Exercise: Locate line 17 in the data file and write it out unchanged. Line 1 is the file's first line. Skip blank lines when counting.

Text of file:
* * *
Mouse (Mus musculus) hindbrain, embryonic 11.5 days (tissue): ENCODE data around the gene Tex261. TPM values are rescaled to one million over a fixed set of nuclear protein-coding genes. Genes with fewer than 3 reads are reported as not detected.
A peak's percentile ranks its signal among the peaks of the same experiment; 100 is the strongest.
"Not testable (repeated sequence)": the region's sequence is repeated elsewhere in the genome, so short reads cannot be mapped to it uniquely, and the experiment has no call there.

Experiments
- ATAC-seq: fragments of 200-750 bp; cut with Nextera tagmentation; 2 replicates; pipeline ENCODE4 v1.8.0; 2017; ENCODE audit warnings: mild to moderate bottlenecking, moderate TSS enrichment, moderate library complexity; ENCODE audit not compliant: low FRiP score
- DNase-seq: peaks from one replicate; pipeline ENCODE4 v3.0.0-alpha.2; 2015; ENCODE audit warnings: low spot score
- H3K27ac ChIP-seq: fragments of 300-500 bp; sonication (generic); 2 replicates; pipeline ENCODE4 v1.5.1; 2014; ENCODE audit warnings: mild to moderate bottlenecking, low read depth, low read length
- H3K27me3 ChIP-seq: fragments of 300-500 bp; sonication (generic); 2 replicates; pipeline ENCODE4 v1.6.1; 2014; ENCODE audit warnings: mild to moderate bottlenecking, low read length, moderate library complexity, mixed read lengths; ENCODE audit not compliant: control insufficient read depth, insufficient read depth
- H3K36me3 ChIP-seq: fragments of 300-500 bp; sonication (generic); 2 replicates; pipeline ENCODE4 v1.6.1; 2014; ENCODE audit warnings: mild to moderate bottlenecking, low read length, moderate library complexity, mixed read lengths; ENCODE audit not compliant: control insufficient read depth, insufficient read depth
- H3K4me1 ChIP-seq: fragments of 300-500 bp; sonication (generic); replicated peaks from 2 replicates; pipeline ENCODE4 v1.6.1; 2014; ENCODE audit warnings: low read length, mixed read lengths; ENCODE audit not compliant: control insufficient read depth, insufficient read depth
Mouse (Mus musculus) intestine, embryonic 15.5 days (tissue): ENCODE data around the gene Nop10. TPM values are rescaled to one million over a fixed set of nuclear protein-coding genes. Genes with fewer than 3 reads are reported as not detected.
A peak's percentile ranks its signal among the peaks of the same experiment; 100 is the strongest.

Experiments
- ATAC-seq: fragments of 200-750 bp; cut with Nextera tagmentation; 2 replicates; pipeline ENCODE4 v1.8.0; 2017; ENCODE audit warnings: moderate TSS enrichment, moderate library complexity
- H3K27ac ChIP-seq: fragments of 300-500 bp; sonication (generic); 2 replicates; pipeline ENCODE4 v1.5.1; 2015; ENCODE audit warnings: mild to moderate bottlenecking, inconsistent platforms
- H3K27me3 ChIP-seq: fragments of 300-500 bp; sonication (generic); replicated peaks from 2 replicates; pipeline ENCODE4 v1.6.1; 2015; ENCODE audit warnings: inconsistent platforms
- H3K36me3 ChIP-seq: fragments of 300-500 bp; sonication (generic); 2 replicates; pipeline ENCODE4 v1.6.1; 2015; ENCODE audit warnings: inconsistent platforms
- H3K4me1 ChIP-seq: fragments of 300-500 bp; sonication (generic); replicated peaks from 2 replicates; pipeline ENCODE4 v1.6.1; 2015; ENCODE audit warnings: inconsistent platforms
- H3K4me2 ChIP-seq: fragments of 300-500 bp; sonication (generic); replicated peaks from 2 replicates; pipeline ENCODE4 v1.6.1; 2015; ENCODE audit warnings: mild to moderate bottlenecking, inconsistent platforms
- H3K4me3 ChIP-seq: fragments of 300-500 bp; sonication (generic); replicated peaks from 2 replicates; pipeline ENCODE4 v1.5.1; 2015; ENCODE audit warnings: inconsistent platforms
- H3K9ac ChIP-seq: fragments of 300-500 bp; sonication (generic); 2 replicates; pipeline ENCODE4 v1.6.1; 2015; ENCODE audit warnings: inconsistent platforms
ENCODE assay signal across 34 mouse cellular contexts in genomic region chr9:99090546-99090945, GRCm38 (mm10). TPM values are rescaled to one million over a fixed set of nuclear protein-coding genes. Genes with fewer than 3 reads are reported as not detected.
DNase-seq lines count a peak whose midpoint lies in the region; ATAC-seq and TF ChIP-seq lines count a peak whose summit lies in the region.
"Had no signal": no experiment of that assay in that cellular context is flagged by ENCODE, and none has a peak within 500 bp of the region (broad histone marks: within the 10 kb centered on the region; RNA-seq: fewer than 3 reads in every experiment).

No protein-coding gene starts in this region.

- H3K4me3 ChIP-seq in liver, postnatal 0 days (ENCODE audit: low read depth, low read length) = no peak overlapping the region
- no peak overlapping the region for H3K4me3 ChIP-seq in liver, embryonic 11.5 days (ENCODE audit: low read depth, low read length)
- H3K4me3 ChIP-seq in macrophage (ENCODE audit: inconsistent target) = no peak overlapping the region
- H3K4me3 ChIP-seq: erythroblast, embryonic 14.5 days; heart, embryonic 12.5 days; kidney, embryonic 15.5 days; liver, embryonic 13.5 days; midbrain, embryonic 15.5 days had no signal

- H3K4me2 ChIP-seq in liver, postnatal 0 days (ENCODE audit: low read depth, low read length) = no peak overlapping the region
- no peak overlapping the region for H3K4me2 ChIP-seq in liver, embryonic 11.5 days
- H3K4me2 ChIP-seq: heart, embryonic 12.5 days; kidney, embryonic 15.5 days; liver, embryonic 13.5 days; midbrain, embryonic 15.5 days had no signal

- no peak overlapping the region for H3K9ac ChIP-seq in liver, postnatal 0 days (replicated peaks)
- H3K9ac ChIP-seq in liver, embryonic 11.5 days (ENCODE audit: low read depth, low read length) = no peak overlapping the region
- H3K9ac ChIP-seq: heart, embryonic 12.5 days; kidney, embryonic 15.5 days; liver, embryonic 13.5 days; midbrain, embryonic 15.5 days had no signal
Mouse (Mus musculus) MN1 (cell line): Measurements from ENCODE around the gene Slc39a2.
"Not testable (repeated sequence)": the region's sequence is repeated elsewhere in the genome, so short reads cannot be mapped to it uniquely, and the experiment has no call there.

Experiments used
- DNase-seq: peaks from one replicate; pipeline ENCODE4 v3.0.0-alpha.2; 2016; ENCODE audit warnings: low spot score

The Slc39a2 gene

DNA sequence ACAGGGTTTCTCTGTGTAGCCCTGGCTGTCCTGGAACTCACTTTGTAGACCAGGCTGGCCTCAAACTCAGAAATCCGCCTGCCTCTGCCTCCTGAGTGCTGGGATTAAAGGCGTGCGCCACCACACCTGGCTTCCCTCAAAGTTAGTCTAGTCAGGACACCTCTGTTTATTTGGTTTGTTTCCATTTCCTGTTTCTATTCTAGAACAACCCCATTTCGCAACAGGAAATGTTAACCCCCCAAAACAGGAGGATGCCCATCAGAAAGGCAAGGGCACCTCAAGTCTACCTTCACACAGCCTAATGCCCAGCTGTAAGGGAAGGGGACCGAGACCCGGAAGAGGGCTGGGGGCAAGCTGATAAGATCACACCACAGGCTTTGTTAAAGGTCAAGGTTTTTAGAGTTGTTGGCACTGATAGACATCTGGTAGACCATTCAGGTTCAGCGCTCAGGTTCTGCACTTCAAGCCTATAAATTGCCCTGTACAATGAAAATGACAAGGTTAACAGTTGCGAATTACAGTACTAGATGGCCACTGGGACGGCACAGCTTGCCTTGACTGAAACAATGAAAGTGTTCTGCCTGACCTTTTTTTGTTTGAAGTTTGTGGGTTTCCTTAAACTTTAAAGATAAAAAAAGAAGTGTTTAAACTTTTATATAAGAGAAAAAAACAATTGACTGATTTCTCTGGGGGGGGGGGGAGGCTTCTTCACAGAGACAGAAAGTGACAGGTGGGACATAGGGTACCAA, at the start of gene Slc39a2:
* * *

- H3K36me3 ChIP-seq: fragments of 300-500 bp; sonication (generic); 2 replicates; pipeline ENCODE4 v1.6.1; 2015; ENCODE audit warnings: inconsistent platforms